In Nigeria, being queer has been met with so much negativity and intolerance that lives have been lost as a result of the blind fight for the preservation of heteronormativity. As a people who hold steadfast to tradition, culture and religion, it is easy to understand why the average Nigerian would be opposed to the existence of queer people. The Bible says it is a sin, our culture says husband-wife not husband-husband or wife-wife, and it is the one thing Nigerians refused to ‘collect’ from the West—this homosexual thing is for the white man! Colonial law only prohibited same-sex relations laying a foundation for prejudice and homophobia. And as if that was not enough to warrant violence on LGBTQ+ identifying individuals, the former President went further to pass into law, an Act that criminalises same-sex relations. Established in 2014, the Same-Sex Marriage (Prohibition) Act now popularly known as SSMPA gave people the power to carry out violence in the name of the law. The SSMPA reads: “This Act prohibits a marriage contract or civil union entered into between persons of same-sex, and provides penalties for the solemnisation and witnessing of same” going further to talk about organisations, clubs, and societies as well, being punishable by law if any are found registered in connection to LGBTQ+ community. The maximum punishment for same-sex civil unions or marriages is fourteen years, and ten years for people who witness any of such unions. For registered gay clubs, societies and organisations, and public display of amorous affection between same sex individuals ten years imprisonment is the punishment. Thanks to this law members of the general public, state and non-state actors perpetrate acts of violence towards individuals they perceive to be gender or sexually queer—without any confirmation. The law empowers them to lead from a place of gross misunderstanding and zero tolerance, harassing, discriminating and meting out punishments they desire. These punishments can come in form of harassment, blackmail, employment discrimination and can lead up to death. Shortly after the law was passed, there was a spike in vicious mob mentality leading to innocent people being beaten and arrested for suspicions of either being gay or engaging in same-sex relations. What is ironic here is that if one goes beyond the title of the Act and delves into the sections of the SSMPA, non-LGBTQ+ members of society fall prey to it. How? ‘Amorous displays’ can occur between two cousins or siblings of the ‘same sex’, no? Two sisters can decide to get a house together, no? Hug in public and peck each other on the cheek, no? Well, the SSMPA by virtue of employing the phrase ‘same sex’ ropes in not only LGBTQ+ members but basically any and everyone in the country. But, that shall be tackled another day. The focus lays on the Same Sex Marriage Prohibition Act title and people now believe that they can finally get rid of the plague that is the LGBTQ+ community.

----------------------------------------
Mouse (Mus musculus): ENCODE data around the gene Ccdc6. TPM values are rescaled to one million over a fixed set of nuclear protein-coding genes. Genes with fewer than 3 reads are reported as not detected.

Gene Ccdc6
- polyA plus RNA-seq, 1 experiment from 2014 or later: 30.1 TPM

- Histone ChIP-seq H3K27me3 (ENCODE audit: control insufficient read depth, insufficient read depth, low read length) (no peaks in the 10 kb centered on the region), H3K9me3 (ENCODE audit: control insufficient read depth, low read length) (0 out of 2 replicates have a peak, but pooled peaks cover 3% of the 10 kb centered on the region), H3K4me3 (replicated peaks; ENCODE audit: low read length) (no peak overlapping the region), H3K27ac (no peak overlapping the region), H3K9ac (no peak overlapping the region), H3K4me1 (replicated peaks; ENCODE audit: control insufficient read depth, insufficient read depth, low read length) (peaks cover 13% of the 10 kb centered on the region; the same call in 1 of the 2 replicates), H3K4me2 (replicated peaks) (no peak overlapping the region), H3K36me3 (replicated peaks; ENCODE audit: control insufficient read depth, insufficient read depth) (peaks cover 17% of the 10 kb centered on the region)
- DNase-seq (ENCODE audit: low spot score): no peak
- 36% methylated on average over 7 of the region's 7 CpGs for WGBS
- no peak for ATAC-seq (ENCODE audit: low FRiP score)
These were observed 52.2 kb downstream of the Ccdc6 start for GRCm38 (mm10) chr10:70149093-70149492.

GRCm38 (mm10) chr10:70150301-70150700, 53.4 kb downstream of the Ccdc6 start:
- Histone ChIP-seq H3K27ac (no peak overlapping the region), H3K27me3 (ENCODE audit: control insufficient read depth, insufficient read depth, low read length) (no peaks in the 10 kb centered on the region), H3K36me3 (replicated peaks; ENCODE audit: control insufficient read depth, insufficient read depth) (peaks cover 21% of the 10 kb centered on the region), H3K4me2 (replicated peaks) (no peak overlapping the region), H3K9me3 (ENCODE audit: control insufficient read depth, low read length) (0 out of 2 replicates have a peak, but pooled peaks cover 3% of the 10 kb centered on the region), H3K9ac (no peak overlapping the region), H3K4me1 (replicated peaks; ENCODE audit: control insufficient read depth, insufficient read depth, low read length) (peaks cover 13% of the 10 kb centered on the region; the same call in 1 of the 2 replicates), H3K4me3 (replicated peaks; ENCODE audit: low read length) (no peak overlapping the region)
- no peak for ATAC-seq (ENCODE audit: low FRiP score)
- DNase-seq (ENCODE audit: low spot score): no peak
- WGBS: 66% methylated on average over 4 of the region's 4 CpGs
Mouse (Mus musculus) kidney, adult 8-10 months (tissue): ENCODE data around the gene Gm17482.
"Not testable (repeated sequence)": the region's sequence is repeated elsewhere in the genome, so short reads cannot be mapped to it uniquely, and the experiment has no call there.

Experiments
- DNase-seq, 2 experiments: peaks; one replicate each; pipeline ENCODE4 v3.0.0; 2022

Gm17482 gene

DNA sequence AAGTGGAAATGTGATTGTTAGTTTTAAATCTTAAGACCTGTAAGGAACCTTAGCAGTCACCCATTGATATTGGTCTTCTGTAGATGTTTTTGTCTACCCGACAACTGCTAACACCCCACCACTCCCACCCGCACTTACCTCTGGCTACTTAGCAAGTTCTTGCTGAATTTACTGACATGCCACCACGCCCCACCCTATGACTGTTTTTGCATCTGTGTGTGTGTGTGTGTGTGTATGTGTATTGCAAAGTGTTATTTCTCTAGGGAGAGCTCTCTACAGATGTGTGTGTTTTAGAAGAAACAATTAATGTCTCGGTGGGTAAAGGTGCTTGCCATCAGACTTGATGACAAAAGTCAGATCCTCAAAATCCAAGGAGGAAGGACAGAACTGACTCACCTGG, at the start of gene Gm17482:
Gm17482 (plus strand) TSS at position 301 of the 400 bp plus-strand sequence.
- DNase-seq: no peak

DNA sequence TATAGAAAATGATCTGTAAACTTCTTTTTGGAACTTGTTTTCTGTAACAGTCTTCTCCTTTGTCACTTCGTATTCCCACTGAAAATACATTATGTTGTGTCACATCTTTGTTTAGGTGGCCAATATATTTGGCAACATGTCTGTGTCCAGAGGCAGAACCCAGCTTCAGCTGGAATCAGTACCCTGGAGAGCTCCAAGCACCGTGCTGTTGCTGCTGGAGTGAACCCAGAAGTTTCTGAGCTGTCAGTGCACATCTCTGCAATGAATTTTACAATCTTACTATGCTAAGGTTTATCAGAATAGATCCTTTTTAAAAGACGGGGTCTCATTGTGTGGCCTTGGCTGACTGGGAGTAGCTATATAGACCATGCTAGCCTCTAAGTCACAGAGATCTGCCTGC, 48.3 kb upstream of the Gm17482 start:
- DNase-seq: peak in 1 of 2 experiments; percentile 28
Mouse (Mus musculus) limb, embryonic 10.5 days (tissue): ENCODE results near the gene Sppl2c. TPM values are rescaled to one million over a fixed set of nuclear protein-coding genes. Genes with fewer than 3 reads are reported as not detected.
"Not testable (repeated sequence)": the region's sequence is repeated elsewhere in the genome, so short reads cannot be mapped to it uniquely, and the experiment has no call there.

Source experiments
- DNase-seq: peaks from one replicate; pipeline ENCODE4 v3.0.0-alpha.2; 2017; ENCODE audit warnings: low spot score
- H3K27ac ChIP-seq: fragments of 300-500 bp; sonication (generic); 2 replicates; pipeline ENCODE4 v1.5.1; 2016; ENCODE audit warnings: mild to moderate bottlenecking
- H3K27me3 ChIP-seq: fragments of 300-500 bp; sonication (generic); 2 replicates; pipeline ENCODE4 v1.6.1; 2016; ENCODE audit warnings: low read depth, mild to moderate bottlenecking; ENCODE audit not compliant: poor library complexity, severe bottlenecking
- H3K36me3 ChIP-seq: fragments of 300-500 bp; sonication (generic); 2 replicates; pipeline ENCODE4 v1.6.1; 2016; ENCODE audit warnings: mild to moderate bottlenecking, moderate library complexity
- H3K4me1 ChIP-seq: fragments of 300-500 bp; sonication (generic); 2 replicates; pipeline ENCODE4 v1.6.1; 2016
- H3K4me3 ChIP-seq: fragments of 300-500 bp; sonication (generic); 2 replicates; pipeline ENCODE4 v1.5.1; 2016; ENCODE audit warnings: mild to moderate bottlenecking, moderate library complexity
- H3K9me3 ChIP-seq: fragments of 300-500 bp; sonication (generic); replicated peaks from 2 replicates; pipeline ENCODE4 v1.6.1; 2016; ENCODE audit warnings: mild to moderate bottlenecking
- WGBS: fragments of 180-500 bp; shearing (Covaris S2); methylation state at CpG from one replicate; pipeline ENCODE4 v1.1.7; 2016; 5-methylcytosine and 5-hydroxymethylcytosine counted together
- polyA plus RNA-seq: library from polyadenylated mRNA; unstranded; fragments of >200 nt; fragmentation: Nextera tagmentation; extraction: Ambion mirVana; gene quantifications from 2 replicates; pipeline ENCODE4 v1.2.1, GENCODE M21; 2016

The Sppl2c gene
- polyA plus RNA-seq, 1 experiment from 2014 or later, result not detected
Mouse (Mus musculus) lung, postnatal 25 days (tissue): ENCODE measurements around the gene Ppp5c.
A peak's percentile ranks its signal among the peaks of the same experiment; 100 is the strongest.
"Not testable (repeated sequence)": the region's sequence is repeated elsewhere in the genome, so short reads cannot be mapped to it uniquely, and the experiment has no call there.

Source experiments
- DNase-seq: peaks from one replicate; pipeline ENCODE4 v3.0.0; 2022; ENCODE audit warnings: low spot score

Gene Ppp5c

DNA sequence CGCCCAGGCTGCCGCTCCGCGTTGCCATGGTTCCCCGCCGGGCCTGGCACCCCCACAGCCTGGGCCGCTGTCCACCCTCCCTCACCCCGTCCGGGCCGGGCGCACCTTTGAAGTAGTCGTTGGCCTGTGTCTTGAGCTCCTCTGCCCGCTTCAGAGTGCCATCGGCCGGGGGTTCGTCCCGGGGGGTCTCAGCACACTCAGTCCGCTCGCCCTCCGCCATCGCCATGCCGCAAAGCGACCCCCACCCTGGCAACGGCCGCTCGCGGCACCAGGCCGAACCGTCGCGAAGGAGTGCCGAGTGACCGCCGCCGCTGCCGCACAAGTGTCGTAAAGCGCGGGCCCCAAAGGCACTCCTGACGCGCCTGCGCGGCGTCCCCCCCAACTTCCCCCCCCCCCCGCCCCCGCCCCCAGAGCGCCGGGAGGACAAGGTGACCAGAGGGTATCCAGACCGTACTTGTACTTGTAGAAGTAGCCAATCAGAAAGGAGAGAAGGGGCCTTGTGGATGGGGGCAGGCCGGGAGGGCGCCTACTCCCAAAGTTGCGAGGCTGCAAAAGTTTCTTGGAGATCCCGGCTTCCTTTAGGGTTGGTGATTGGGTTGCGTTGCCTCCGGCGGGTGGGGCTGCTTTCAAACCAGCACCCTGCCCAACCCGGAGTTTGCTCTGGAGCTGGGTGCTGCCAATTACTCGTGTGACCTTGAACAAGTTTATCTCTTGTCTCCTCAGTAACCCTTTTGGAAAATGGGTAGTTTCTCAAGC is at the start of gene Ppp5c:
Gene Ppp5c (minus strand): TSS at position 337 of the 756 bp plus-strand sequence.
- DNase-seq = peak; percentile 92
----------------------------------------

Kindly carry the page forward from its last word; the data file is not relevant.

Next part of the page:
Is there any hope for queer people living in Nigeria?

Well recent studies conducted by The Initiative for Equal Rights (TIERS), (a non-governmental organisation that works to protect and promote the human rights of sexual minorities) in 2019 showed that there is an increased tolerance for members of the LGBTQ+ community versus 2017 when the first survey was carried out. In 2017 results showed that only 17% of people believed community members deserve the same rights as non-members—which has increased to 27%. In relation to acceptance of a queer family member, it increased from 13% to 30%; those in favour of the SSMPA banning same-sex relationships reduced from 91% to 74%. The study shows a detailed breakdown of the tolerance level of this minority in Nigeria—which although it shows improvement, is still a far cry from total acceptance and zero violence to our existence and fundamental rights.